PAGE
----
I really looked forward to this keynote since I previously purchased Teach Boldly: Using EdTech for Social Good by Dr. Williams and already connect with Dr. Williams perspective of students as creators and creative problem solvers! Along with my AP Language & Composition PLT, we ask students to team up into small groups research on and create a potential solution for a current, controversial issue. As a final step to the project, I challenge students to create an action plan for their solution that includes reaching out to local organizations and/or experts in the field of their study. Dr. William’s book is filled with real-life application ideas like these! Her keynote presentation, like her book, was filled with real-life ideas for empowering students to actuate change with projects that help them share their voices with authentic audiences. With classroom examples from Billy, Carolyn and David, Jennifer reinforced the power technology has to amplify and spread student stories beyond classroom walls. Students are already leveraging technology to creatively problem-solve in the classroom; Williams challenges us to empower our students to take edtech a step further and execute on their solutions. This was the perfect start to our day at IDEA’s jam-packed conference all about offering means to make that easier for teachers to do just that.

A few of the sessions I had the chance to attend . . .

Ready.Set.Play.  A Beginner’s Guide to Gamifying PD with Stefanie Crawford (Dunlap CUSD 323, Instructional Coach)

After attending last year’s ICE conference session, “Epic Hack Battles of Teaching” by Vernon Hills Science teachers Brandon Watters and Chris Wolf, I immediately marked this one to attend. Last year, inspired from Watter’s and Wolf’s “epic hack” format, our own professional development team created an ed hack session on cultivating positive culture in the classroom; so, I was excited to see what PD ideas Stephanie would be sharing to bring back to the PD team this year. What I found to be so great about Stephanie’s ideas are the vast amount of choice involved teachers as well as an element of friendly game competition!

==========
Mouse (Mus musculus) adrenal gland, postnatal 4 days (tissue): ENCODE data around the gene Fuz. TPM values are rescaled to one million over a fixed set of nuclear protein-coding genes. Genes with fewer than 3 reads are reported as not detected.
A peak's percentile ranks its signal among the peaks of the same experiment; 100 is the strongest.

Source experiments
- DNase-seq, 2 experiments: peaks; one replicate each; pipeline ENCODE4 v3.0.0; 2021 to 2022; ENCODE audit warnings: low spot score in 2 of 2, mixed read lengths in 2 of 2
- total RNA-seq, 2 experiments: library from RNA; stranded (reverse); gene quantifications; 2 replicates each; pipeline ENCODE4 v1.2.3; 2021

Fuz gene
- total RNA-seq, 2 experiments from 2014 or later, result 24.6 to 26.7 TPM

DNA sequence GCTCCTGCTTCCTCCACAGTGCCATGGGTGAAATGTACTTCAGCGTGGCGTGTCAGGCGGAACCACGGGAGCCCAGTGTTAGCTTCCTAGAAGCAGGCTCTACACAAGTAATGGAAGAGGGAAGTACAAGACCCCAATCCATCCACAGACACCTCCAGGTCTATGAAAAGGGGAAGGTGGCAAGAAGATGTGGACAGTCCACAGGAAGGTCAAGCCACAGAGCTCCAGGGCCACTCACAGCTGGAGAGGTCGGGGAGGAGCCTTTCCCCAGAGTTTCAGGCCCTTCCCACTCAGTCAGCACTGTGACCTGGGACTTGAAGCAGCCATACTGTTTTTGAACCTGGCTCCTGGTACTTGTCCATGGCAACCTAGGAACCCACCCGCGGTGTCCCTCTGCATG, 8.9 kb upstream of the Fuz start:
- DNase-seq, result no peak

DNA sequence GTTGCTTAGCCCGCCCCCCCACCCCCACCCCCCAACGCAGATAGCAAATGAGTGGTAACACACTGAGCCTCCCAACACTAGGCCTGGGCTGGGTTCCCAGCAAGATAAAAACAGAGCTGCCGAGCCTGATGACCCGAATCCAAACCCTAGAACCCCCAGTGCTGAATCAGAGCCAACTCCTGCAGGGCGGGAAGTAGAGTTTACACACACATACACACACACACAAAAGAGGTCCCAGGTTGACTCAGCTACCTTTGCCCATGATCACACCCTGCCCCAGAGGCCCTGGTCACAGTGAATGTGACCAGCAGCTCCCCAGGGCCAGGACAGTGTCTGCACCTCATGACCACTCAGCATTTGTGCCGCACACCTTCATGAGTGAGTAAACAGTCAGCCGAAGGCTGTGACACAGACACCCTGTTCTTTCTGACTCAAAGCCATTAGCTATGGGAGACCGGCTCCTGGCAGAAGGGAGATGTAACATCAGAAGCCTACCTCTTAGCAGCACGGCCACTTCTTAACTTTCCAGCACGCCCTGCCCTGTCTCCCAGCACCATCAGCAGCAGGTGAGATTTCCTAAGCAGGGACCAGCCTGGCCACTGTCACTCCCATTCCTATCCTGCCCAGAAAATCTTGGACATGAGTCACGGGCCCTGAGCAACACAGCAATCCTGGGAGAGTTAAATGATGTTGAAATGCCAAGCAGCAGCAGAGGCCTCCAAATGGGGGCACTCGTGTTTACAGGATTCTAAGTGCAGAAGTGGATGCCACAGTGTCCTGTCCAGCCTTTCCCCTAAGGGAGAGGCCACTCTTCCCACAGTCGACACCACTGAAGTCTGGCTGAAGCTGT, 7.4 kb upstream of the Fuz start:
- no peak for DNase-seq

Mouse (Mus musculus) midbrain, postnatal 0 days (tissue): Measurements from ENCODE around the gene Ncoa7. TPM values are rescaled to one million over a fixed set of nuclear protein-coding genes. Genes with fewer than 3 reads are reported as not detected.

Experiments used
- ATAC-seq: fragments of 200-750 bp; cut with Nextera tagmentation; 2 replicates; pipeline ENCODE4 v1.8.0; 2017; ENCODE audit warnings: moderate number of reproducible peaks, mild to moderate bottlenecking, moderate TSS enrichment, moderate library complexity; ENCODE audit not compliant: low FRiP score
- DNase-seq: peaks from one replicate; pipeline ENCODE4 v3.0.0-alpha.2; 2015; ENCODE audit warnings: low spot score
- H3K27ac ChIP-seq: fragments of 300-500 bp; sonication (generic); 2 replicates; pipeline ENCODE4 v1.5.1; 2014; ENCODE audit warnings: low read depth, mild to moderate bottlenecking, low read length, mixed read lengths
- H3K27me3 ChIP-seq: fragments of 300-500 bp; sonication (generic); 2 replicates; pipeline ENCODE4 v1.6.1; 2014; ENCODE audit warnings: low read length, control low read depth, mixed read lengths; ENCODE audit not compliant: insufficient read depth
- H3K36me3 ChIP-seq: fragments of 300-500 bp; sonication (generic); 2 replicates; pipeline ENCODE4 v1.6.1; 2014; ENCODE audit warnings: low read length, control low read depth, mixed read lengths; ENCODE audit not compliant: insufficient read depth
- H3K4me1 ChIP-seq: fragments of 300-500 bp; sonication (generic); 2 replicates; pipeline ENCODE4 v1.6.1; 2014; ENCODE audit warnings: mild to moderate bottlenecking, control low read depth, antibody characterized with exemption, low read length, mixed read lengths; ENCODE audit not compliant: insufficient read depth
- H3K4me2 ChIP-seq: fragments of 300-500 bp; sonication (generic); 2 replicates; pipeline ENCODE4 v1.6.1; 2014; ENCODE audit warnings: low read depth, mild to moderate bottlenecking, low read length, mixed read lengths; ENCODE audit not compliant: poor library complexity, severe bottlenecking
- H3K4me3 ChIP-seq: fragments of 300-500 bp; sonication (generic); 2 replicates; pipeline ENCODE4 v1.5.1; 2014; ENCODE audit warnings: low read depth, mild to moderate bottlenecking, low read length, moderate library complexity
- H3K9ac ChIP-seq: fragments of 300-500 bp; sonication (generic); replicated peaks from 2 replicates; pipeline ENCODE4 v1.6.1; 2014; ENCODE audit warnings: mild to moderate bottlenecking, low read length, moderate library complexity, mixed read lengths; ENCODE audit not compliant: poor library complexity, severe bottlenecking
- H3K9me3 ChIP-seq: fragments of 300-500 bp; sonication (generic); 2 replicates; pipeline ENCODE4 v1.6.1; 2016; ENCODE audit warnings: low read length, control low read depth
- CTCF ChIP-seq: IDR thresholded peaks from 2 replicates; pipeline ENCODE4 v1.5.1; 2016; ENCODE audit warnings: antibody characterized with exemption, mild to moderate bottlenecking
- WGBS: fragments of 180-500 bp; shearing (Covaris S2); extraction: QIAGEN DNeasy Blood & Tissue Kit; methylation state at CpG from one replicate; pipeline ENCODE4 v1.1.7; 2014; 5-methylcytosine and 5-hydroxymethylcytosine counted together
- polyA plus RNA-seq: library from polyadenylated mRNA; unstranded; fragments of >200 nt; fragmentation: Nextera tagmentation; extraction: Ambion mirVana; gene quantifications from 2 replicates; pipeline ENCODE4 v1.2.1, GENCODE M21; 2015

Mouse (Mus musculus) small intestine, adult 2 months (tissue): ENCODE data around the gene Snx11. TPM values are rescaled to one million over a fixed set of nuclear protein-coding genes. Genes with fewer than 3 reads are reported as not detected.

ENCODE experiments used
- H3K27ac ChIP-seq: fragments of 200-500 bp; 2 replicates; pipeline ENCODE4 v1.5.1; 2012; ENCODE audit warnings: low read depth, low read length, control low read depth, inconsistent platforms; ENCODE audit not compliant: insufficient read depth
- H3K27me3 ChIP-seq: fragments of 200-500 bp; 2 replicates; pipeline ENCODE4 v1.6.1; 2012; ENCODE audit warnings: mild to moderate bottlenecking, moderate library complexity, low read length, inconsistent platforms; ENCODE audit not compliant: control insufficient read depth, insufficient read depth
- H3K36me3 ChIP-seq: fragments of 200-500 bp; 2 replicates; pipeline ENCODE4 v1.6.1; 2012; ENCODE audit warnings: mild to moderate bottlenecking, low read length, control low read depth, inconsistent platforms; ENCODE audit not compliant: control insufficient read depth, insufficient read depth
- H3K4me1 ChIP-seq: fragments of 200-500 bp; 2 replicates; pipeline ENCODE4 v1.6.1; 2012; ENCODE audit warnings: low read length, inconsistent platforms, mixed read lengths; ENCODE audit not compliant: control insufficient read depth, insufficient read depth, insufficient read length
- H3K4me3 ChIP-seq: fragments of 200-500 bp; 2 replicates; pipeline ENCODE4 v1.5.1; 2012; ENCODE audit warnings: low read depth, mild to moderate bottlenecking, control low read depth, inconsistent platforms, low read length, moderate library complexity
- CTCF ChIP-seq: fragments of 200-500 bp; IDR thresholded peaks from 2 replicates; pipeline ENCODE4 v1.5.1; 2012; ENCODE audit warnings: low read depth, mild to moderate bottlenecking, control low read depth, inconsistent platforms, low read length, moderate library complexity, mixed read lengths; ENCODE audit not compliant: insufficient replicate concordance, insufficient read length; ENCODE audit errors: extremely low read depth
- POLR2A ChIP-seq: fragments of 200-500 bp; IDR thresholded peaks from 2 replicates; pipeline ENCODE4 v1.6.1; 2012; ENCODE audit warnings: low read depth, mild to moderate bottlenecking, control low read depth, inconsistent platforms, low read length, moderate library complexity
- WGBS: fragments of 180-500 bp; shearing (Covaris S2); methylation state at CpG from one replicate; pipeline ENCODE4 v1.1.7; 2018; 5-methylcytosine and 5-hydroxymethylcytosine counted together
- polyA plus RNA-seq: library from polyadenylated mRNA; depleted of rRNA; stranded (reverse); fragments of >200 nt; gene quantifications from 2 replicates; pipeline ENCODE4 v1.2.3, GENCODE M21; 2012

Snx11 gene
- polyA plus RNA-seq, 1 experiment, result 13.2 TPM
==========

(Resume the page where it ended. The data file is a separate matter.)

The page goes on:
Stefanie utilizes a gamify approach to PD to motivate teachers while still focusing on building and district goals. The approach includes activities teachers can incorporate into their own instructional planning, thus offering opportunity to engage in their own learning while discovering new means to assist students to do the same. Here are a few of Stefanie’s inspiring ideas:

  • CLUE 123” = Teachers throughout the school are organized into teams. Teams have the semester (or year) to choose activities through an online choice board presented in the theme of the CLUE game. Each square on the board offers a different activity worth a certain amount of points. At the end of the semester or year, the team with the most points wins a recognition prize. Choices include everything from submitting an idea to build school unity, completing a short online tutorial for learning a new skill, using a district database to research a question, or checking out a resource and sharing the way you used it in the classroom. Gamifying PD this way provides teachers choices with some friendly competition mixed in to motivate. I appreciate the allowance to complete activities at their own pace too! It seems to eliminate the time crunch pressure for sure.
  • Reading Bingo = Again offering varied choices, teachers choose articles, journals, professional development books and recreational books to read as offered on an online Bingo board. Teachers are challenged to read something they may not normally choose to read (i.e. a book outside of their preferred genre). As with Clue, teachers complete activities at their own pace while earning points for playing. This seems to be a really cool way to spawn productive conversation between colleagues! And, teachers always wish for more time to read all of the awesome resources available to us. What a great incentive to do that!
  • Idea Flood Challenges” – These are online challenges offered each month for teachers to simply share ideas on a given topic. Stefanie’s district has an added caveat to this – teachers share their ideas in the form of sketch-notes, while being offered resources and tutorials to learn how to sketch-note. This is all voluntary and offered, again, for an extended period of time. What I like about this is it gets teachers thinking outside the box, taking notes, perhaps learning something new outside of their comfort zone and engaging with their ideas …. and isn’t that what we ask our students to do?

**Stefanie had more great ideas that I took notes on during her session. These are just the highlights!!**

Engaging All Students with Creative Student Voice Activities with Steve Wick (Neuqua Valley High School Science Teacher) and Melissa Wilson (Neuqua Valley High School Assistant Principal)